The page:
Well versed in all facets of Continental Cuisine...

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post #8 of 12

Never any experience with Wagyu, but last Christmas we went crazy with a 10-pound USDA Prime grade, bone-in Prime Rib roast from the local society butcher.  We're still paying it off.  We left it unwrapped in the fridge overnight, gave it a not-too-strong rub of salt, pepper, and couple of spices and brought to room temperature.  Put it in our preheated MasterCraft electric smoker (which can set and hold a temp very well) at 225*, with just a very little mesquite smoke and a temperature probe in place.

 

The big uncertainty was how long it would take to reach 135*, but our research/guesstimates turned out pretty well- it was 4-1/2 hours, so we ate about 5:30 instead of maybe midnight. We rested it a half hour and then gave it a short blast in a 550* oven for a bit of a crust.  It was the most wonderful wall-to-wall medium-rare beef roast I've ever had.

 

We may do this next Christmas, instead of the family's traditional aged country ham. Unless we decide to use the money for a down payment on a really nice new car..

 

.Mike  :thumb: 

travelling gourmand
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travelling gourmand
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post #9 of 12
Quote:
Originally Posted by panini View Post
 

@heffneil,

Hi and welcome to ChefTalk. When it comes to Wagyu or any other roast I wouldn't use the no peek method. I would invest in a good instant read thermometer. I would also adjust for the convection or just use regular bake. HTH's


This this this! I picked up a probe for $40 so I leave it in huge roasts wired out and stick it on the counter. It's indispensable!

Gourmandise is an impassioned, rational and habitual preference for all objects that flatter the sense of taste.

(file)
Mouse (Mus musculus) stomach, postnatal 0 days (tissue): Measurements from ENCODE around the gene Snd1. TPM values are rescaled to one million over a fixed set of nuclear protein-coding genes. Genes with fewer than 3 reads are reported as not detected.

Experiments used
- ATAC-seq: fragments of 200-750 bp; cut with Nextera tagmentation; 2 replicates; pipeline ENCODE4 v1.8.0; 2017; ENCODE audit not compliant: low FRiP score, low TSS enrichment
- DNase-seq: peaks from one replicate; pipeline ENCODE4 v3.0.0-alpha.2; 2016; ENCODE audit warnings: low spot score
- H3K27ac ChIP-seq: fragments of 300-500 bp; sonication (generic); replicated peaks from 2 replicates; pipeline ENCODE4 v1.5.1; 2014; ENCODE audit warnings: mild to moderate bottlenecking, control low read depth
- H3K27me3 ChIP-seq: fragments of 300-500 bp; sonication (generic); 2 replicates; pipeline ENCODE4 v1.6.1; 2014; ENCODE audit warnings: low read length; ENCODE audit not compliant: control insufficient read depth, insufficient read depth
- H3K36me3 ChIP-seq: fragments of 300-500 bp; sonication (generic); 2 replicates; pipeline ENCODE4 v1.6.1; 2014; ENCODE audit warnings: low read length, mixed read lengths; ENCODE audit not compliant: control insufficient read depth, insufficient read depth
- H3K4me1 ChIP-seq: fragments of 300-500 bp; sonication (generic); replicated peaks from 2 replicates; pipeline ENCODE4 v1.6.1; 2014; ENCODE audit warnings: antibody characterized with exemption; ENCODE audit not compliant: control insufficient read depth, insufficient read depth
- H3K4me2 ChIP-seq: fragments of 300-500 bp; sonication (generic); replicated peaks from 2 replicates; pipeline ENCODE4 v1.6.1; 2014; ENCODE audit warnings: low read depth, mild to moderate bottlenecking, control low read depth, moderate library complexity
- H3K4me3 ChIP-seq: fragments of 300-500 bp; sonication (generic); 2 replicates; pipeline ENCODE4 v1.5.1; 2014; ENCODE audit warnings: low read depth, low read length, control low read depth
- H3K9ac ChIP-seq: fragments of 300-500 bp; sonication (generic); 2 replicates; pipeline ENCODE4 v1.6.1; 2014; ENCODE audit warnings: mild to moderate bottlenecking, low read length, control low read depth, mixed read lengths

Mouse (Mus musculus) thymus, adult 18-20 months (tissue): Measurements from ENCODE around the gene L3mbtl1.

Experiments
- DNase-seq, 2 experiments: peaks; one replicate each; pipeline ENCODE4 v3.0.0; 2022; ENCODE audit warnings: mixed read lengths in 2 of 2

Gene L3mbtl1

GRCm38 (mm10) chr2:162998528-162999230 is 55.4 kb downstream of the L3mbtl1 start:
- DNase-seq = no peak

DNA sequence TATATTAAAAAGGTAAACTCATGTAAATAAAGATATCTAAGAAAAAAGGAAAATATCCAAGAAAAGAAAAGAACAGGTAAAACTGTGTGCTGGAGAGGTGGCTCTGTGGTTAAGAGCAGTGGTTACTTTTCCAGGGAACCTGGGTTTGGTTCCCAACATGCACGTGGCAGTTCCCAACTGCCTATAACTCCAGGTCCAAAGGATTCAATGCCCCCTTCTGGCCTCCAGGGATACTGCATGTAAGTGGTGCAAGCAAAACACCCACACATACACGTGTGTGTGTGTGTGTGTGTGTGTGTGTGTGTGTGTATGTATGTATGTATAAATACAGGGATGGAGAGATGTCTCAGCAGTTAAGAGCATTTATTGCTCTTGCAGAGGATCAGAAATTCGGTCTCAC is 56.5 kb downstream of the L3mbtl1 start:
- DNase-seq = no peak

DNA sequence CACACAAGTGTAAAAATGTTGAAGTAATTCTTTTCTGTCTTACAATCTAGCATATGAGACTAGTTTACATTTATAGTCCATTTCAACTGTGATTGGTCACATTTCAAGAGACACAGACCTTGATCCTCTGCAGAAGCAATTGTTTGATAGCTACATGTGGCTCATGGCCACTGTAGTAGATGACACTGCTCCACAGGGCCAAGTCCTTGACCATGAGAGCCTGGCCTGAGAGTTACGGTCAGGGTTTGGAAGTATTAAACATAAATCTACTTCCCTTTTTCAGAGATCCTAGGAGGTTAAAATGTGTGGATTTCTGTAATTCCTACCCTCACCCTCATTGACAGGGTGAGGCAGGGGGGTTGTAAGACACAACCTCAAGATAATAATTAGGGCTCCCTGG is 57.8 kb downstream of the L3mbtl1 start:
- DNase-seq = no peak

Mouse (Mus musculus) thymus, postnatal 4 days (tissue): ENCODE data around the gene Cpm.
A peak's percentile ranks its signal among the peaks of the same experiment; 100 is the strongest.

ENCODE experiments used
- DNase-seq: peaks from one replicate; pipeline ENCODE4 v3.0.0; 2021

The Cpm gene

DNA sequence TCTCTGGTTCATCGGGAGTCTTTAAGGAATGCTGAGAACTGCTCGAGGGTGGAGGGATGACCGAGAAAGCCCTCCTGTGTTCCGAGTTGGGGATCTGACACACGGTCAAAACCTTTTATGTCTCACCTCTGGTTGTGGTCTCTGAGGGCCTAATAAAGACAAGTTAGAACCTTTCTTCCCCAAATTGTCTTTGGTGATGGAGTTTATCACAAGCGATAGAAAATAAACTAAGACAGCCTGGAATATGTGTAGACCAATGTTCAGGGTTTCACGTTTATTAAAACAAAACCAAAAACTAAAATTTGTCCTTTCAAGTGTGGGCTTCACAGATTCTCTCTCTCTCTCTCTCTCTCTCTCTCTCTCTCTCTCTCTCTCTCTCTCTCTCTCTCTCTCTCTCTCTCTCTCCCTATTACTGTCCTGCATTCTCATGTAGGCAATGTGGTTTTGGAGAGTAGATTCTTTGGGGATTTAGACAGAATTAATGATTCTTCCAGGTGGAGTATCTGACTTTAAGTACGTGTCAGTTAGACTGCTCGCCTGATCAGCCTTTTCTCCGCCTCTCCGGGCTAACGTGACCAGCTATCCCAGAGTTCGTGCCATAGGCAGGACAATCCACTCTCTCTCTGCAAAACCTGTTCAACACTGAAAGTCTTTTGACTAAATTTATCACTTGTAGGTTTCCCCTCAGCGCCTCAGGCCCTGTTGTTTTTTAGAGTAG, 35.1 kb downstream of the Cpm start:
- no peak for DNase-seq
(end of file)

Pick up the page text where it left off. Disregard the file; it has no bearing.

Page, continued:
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Gourmandise is an impassioned, rational and habitual preference for all objects that flatter the sense of taste.
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post #10 of 12

I have a half dozen of these floating around the kitchen and stuck to the pellet box on the smoker. Very handy for a lot of things. 

 

post #11 of 12

Check out companies such as Thermoworks, and get an accurate (+- .1% or so) dual-probe thermometer.  I have a single-probe and it's fine, but wish I'd gotten the dual.  (I also use their Thermopen instant response for other stuff, which has saved me hundreds of hours and loads of frustration with my bbq pit.)

 

Then you just stick one probe into the center of the meat and wait for the temp to get to where you want.  A second probe is kinda neat for using with two pieces of meat, or indicating true oven temperature.  Can even find oven hot spots if you want. 

Or, if you're not feeling well I suppose it would make a good rectal thermometer if you're the careful and steady type.            <[ : ^ )

 

If you buy one, do your homework on which probes to get...there are tons of them.  Here's the one I got, with an extra ss probe for leaving in the meat in the oven.  The probe shown can be used as an instant read, but I still like using the Thermopen better for quick checks.

 

Please excuse my warped so-called sense of humor.

 

ThermoWorks Image

post #12 of 12

When checking on the chamber temp of my smoker I often stick the probe all the way through a small potato so the tip is not resting on the metal grate. Those thermometers located in the top probably do more harm than good for backyard pit masters.

 

mjb.

Food nourishes my body.  Cooking nourishes my soul.
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Food nourishes my body.  Cooking nourishes my soul.